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Researchers pioneer telemedicine training for rural parents of children with autism

Mon, 04/14/2014

LAWRENCE — In 2004 University of Kansas researchers Linda Heitzman-Powell and Jay Buzhardt had the bold idea of training parents of children with autism to use an intervention based on the science of applied behavior analysis (ABA) to help them increase their children’s independent skills and reduce problem behaviors.

What’s more, the training would be rigorous, and it would be long-distance: coaching via live interactive television along with online educational modules covering the concepts and principles of behavioral intervention. The highly effective treatment for children with autism is endorsed by the American Academy of Family Pediatrics, the American Psychological Association, the National Institute of Mental Health and the U.S. surgeon general.

“Autism spectrum disorders, now estimated to affect one in 68 children, are just as common in rural America,” said Heitzman-Powell, research assistant professor, “but ABA-trained professionals are rare.”

While involving parents in training is critical, according to the National Research Council, little is known about how to make training resources available to families in remote areas or with limited capacity to travel to facilities for one-on-one practice and coaching, said Heitzman-Powell, a licensed psychologist and a board-certified behavior analyst.

Now, the researchers have published the results of their initial study of the feasibility of training parents through their Online and Applied System for Intervention Skills (OASIS) in Focus on Autism and Other Developmental Disabilities.

Parents increased their knowledge of ABA strategies and concepts by an average of 39 percentage points and improved their implementation of these strategies with their children by an average of 41 percentage points, said Buzhardt, associate research professor who employs technology to help make evidence-based practices accessible to rural and underserved populations.

What’s more, the initial OASIS project saved the four families participating in the study more than 9,000 driving miles compared to the miles they would have driven to a regional medical center in Kansas City area.

Since the first small feasibility study, an evaluation of OASIS with close to 40 families across Kansas showed that parents learned and retained skills as precise as collecting and analyzing data and how to use it for making decisions.

“Pre- and post-test results on knowledge and using skills was impressive, as was parent satisfaction, said Heitzman-Powell.

OASIS has continued past the end of the research project: The Center for Child Health and Development at the University of Kansas Medical Center in Kansas City has begun offering OASIS as a clinical service.

The KU team also is translating and adapting OASIS for the Hispanic population, and researchers from Poland and Italy have expressed interest in translating the training program.

The researchers are evaluating the short and long-term effects of the strategies parents learned through OASIS on their children’s language and social skill development. They will also assess the long-term effects on the families and children from their initial study.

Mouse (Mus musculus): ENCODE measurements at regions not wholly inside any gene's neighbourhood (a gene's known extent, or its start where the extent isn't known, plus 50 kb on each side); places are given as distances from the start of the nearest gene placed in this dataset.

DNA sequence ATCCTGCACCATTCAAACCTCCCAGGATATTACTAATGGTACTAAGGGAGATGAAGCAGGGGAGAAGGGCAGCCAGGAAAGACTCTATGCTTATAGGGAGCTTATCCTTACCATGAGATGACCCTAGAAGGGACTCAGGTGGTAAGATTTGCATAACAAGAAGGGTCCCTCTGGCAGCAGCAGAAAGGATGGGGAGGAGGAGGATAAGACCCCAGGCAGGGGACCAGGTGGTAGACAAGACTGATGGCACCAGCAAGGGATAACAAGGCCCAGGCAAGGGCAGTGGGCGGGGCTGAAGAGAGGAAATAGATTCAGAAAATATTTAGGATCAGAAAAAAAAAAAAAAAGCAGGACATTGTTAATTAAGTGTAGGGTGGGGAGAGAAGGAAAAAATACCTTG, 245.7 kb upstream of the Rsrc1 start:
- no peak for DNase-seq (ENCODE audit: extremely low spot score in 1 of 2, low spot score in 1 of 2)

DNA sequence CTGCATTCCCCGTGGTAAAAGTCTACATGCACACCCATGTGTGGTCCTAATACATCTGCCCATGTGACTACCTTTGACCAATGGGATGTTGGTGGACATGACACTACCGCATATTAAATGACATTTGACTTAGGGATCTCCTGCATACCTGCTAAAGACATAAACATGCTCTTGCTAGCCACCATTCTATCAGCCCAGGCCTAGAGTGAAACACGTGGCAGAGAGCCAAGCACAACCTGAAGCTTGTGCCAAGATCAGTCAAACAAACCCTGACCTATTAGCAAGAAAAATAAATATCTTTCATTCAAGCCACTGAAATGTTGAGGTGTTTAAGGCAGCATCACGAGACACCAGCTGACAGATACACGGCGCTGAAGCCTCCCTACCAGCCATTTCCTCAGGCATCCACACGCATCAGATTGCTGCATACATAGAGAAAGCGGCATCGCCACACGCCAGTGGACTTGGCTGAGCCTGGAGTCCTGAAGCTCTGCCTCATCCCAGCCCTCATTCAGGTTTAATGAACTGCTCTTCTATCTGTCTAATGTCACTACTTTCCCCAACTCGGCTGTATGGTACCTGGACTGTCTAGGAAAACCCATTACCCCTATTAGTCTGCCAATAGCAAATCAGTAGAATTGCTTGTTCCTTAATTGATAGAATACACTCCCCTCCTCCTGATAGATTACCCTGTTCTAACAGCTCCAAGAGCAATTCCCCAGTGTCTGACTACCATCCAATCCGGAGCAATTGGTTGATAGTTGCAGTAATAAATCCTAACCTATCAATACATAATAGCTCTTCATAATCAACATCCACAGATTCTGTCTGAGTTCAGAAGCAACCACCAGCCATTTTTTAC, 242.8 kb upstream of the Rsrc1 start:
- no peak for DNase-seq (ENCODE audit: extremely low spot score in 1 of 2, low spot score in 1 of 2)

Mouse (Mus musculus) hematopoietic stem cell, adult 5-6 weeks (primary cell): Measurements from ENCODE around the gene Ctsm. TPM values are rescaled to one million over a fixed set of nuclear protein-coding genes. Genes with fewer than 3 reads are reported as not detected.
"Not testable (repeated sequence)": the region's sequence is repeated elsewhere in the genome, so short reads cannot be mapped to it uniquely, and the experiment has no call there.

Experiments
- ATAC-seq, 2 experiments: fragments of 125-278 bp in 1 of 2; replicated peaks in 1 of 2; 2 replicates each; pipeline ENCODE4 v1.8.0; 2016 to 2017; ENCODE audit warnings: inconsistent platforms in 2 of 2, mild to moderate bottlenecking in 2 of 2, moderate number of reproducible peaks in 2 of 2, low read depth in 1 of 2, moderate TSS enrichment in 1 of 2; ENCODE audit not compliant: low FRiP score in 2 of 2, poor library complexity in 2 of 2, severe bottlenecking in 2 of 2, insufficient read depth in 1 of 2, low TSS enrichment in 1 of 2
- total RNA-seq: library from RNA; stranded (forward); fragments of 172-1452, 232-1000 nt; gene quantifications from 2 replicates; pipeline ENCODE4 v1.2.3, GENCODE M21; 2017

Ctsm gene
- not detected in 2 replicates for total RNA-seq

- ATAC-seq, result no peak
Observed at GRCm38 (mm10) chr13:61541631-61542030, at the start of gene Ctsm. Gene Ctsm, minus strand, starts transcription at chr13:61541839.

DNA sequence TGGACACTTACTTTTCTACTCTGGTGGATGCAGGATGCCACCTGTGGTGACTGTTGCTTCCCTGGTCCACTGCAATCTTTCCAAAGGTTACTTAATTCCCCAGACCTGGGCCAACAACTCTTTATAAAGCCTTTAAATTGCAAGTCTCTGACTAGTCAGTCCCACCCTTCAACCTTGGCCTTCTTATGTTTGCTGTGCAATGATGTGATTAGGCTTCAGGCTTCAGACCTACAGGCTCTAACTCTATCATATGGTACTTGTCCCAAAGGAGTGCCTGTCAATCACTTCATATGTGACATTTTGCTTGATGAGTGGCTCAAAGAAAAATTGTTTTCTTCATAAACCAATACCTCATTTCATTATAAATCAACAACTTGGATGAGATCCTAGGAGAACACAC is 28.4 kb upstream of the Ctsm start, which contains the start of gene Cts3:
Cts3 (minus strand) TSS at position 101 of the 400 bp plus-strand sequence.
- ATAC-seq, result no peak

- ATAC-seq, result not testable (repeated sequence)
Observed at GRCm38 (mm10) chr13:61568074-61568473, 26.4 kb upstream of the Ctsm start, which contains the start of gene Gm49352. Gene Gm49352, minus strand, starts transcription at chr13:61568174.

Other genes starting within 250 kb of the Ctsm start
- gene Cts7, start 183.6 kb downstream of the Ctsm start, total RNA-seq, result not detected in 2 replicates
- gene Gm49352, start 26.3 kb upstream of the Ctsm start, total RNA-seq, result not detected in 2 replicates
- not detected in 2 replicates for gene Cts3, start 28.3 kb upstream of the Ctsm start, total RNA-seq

As to the importance of OASIS, Heitzman-Powell notes that approximately half of children with ASD who are diagnosed early and receive appropriate treatment will mainstream in a public school setting without an aide. “But without appropriate intervention, very few will achieve this level of success,” she said. 



Matt Menzenski, a graduate student in Slavic languages & literatures, took this photo during President Obama’s speech at KU Thursday. Menzenski says he was struck by how relaxed the president was in his delivery. He missed a chance to hear former President Bill Clinton speak in his hometown in 2004, but finally got to see a sitting president this week at KU. “The opportunity to hear the president speak is just one of many great opportunities I've had at KU. So many interesting talks and events happen here all the time. I try to attend at least one a week-- it's never hard to find something interesting to go to.” Tags: University of Kansas College of Liberal Arts and Sciences KU School of Languages, Literatures & Cultures KU Dept of Slavic Languages - Friends & Alumni Barack Obama The White House #exploreKU #POTUSatKU

#KUfacts : 12 companies have moved to Lawrence in recent years to partner with KU. #growKS #KSleg
Explore KU: The Bells of Mount Oread KU’s Campanile, a 120-foot-tall timepiece that tolls automatically on the hour and quarter-hour, not only sounded in the 2015 New Year at midnight with 12 mighty gongs, but also regularly rings up memories for many Jayhawks – the 277 faculty and students who gave their lives during World War II, the graduates who walk through its doors at commencement, and aspiring students who have strolled through the Lawrence campus. (See http://bit.ly/1xjjwJj). For nearly 60 years, KU’s 53-bell carillon has been tolling the sounds of peace and serenity across Mount Oread since it was installed in June 1955 inside the landmark World War II Memorial Campanile, which was dedicated in 1951. (See http://bit.ly/1BoL9jv) The carillon is also a four-octave musical instrument, which is played with a giant keyboard and foot pedals. University Carillonneur Elizabeth Egber-Berghout (http://bit.ly/14fiBPl), associate professor of carillon and organ, climbs 77 steps up a spiral staircase in the bell tower to perform recitals several times a month.


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